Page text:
“The chameleon changes colour to match the earth, the earth doesn’t change colour to match the chameleon”
The only other place that I managed to visit whilst in Senegal was Saint-Louis, which I did on a two day tour from Dakar. Much more pleasant than a bus with no delays and travelling in comfort with air-conditioning. As it’s a good four to five hour drive, I’d definitely recommend staying overnight personally. I was impressed with the quality of the roads and once you are outside Dakar, there are lots of villages displaying different wares.
On the way, we stopped at a large baobab tree, thought to be 350 years old and my guide explained how every bit of the tree is used – pretty incredible! Once in Saint-Louis, I realised quite how far outside of the town centre my hotel (Hotel Mermoz – hotelmermoz.com) was. I had a few hours to kill before my city tour so would have struggled to get back into the town centre but this did mean that I relaxed by the pool and strolled along the beach.
Truthfully, there is not a lot to do in Saint-Louis. I gather that most visitors do a city tour in a horse and cart and walk across the Faidherbe bridge (metal bridge in the first picture). The horse and cart tour is well worth doing and is a great way to explore the town. Saint-Louis was the original capital of Senegal when it was under French rule and there are a number of beautiful buildings that are reminiscent of the nationalities of previous inhabitants. We saw the world war 1 memorial, the old storage facilities for the when the ships unloaded and a couple of pet pelicans!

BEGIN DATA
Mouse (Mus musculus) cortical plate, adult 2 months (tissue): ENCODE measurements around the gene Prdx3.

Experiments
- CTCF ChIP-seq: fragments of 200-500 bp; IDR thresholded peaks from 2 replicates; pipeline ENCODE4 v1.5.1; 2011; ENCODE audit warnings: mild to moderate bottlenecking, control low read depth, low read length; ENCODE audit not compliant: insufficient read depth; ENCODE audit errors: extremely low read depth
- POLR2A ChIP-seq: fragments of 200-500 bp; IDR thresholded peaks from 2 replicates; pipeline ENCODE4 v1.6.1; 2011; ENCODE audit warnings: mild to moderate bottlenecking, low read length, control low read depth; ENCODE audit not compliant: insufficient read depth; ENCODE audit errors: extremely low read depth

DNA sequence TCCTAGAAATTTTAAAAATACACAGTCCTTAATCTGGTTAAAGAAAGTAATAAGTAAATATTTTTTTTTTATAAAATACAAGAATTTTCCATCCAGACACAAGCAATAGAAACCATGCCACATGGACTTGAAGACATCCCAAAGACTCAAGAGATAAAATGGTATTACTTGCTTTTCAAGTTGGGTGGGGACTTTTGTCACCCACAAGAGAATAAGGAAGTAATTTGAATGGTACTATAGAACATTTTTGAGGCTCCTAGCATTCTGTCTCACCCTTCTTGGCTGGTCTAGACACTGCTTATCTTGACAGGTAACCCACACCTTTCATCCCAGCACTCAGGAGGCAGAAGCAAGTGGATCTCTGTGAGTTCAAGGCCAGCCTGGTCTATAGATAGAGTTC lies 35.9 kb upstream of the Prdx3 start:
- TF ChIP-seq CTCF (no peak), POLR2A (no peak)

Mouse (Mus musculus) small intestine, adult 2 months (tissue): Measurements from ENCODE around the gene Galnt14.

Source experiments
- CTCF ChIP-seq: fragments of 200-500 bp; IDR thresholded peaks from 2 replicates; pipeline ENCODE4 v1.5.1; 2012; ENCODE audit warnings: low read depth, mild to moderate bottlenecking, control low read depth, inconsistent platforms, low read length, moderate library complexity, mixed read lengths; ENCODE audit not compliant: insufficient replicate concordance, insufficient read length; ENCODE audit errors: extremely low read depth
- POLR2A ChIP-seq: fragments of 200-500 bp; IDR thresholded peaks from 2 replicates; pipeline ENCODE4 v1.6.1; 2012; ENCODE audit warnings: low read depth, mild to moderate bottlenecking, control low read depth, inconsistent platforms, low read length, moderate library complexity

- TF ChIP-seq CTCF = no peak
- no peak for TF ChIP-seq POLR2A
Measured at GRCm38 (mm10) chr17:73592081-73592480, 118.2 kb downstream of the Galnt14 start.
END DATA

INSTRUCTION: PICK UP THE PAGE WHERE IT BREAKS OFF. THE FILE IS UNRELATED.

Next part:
The highlight of the tour was seeing the fishing community in action. Not only were the pirogues setting off for the night with families coming to wave them off but there was the fish market and lots of evidence of the preparation of salted fish. No one seemed to mind us wondering around taking photos. Once back at the hotel, it would have been rude not to have fish for dinner!
The next morning, after a delicious continental style breakfast of French bed and croissants, we headed off for the Langue de la Barbarie National Park, which is famed for its abundant bird species. I think I was the first tourist of the day, so pretty much had the park to myself, along with my guide and driver of course! We set off in a pirogue and headed out to a sandy ridge where there were pelicans, herons etc. Apparently there are sometimes flamingos too.rons etc. Apparently there are sometimes flamingos too.
I thoroughly enjoyed the boat trip, even if the others found it a little chilly! We could see fishing boats still out at sea and there were some pristine sandy beaches which were totally unspoilt – a real bonus in Senegal where I was shocked by the amount of litter in some places!
I don’t know much about birds but am pleased that I visited as it was something a bit different before the journey back to Dakar. On this journey, I asked to stop and see where the salt was being collected from where the river floods in rainy season. Absolutely fascinating but a lot of hard work.
Overall, I had a great time on my fleeting visit to Senegal but don’t feel I really got to see the true country… If you’re planning on visiting, perhaps give yourself longer than 5 days!!
Next stop: Australia, Singapore and Vietnam!!